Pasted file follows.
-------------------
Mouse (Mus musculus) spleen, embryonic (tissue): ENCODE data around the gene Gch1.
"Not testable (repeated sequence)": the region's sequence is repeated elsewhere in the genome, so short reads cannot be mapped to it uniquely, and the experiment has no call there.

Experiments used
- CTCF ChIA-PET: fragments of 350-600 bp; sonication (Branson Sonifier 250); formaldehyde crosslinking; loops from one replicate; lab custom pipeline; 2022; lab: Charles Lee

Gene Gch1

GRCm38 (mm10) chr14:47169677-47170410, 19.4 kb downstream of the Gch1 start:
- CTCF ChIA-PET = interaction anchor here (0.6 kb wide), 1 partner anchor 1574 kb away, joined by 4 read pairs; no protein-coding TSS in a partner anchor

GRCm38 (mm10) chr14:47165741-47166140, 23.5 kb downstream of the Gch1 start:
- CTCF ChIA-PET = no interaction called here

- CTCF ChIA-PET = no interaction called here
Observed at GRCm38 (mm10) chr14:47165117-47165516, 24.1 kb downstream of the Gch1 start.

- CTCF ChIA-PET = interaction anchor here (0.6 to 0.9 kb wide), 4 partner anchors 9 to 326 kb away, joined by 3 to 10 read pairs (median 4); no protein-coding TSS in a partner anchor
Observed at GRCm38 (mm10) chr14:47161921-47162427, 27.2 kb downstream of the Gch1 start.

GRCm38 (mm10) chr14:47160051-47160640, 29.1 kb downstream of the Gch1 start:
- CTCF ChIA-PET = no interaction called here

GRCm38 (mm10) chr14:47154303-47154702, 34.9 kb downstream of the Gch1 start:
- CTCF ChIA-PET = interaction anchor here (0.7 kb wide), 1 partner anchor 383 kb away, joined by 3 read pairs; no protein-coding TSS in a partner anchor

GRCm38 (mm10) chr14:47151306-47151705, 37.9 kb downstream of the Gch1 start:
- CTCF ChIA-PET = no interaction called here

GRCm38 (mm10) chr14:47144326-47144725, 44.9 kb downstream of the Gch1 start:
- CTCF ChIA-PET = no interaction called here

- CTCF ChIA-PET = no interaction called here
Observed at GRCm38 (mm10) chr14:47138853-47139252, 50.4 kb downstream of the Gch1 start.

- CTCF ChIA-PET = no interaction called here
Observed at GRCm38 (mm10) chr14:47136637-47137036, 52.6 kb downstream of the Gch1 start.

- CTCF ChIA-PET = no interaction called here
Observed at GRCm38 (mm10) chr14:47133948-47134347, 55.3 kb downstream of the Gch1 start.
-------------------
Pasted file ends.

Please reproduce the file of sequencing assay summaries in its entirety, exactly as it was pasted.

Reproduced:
Mouse (Mus musculus) spleen, embryonic (tissue): ENCODE data around the gene Gch1.
"Not testable (repeated sequence)": the region's sequence is repeated elsewhere in the genome, so short reads cannot be mapped to it uniquely, and the experiment has no call there.

Experiments used
- CTCF ChIA-PET: fragments of 350-600 bp; sonication (Branson Sonifier 250); formaldehyde crosslinking; loops from one replicate; lab custom pipeline; 2022; lab: Charles Lee

Gene Gch1

GRCm38 (mm10) chr14:47169677-47170410, 19.4 kb downstream of the Gch1 start:
- CTCF ChIA-PET = interaction anchor here (0.6 kb wide), 1 partner anchor 1574 kb away, joined by 4 read pairs; no protein-coding TSS in a partner anchor

GRCm38 (mm10) chr14:47165741-47166140, 23.5 kb downstream of the Gch1 start:
- CTCF ChIA-PET = no interaction called here

- CTCF ChIA-PET = no interaction called here
Observed at GRCm38 (mm10) chr14:47165117-47165516, 24.1 kb downstream of the Gch1 start.

- CTCF ChIA-PET = interaction anchor here (0.6 to 0.9 kb wide), 4 partner anchors 9 to 326 kb away, joined by 3 to 10 read pairs (median 4); no protein-coding TSS in a partner anchor
Observed at GRCm38 (mm10) chr14:47161921-47162427, 27.2 kb downstream of the Gch1 start.

GRCm38 (mm10) chr14:47160051-47160640, 29.1 kb downstream of the Gch1 start:
- CTCF ChIA-PET = no interaction called here

GRCm38 (mm10) chr14:47154303-47154702, 34.9 kb downstream of the Gch1 start:
- CTCF ChIA-PET = interaction anchor here (0.7 kb wide), 1 partner anchor 383 kb away, joined by 3 read pairs; no protein-coding TSS in a partner anchor

GRCm38 (mm10) chr14:47151306-47151705, 37.9 kb downstream of the Gch1 start:
- CTCF ChIA-PET = no interaction called here

GRCm38 (mm10) chr14:47144326-47144725, 44.9 kb downstream of the Gch1 start:
- CTCF ChIA-PET = no interaction called here

- CTCF ChIA-PET = no interaction called here
Observed at GRCm38 (mm10) chr14:47138853-47139252, 50.4 kb downstream of the Gch1 start.

- CTCF ChIA-PET = no interaction called here
Observed at GRCm38 (mm10) chr14:47136637-47137036, 52.6 kb downstream of the Gch1 start.

- CTCF ChIA-PET = no interaction called here
Observed at GRCm38 (mm10) chr14:47133948-47134347, 55.3 kb downstream of the Gch1 start.